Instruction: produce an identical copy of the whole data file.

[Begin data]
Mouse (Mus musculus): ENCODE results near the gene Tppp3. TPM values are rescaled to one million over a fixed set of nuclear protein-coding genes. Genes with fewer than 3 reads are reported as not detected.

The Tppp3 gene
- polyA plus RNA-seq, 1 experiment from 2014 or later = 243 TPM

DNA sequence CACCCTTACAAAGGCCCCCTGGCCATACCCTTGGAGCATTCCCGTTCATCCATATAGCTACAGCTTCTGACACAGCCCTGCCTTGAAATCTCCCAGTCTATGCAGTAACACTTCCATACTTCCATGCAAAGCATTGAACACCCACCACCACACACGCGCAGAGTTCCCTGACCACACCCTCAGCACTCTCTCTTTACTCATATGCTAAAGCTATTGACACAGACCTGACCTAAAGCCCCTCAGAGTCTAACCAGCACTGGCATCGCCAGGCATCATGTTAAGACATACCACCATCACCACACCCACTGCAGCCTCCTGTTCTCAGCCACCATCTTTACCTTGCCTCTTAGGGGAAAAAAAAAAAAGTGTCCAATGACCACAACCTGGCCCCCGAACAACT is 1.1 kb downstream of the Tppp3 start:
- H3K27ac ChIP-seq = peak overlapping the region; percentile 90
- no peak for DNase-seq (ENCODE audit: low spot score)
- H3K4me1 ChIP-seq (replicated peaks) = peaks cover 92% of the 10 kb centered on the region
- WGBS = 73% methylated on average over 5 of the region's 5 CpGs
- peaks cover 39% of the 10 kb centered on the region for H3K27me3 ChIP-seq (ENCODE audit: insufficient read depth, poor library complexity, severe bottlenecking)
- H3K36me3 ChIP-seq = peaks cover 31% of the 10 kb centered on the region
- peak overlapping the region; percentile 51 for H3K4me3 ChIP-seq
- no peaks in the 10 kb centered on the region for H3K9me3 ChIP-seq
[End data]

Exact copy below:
Mouse (Mus musculus): ENCODE results near the gene Tppp3. TPM values are rescaled to one million over a fixed set of nuclear protein-coding genes. Genes with fewer than 3 reads are reported as not detected.

The Tppp3 gene
- polyA plus RNA-seq, 1 experiment from 2014 or later = 243 TPM

DNA sequence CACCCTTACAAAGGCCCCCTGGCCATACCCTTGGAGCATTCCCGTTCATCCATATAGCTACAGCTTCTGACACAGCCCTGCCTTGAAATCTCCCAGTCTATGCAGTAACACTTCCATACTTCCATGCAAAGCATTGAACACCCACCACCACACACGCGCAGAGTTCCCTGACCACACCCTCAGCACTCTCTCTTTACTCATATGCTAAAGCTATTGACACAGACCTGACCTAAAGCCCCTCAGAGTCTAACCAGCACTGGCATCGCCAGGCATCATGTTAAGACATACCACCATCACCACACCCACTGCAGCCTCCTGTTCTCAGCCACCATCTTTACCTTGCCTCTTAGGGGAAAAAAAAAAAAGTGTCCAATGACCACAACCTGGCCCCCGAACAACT is 1.1 kb downstream of the Tppp3 start:
- H3K27ac ChIP-seq = peak overlapping the region; percentile 90
- no peak for DNase-seq (ENCODE audit: low spot score)
- H3K4me1 ChIP-seq (replicated peaks) = peaks cover 92% of the 10 kb centered on the region
- WGBS = 73% methylated on average over 5 of the region's 5 CpGs
- peaks cover 39% of the 10 kb centered on the region for H3K27me3 ChIP-seq (ENCODE audit: insufficient read depth, poor library complexity, severe bottlenecking)
- H3K36me3 ChIP-seq = peaks cover 31% of the 10 kb centered on the region
- peak overlapping the region; percentile 51 for H3K4me3 ChIP-seq
- no peaks in the 10 kb centered on the region for H3K9me3 ChIP-seq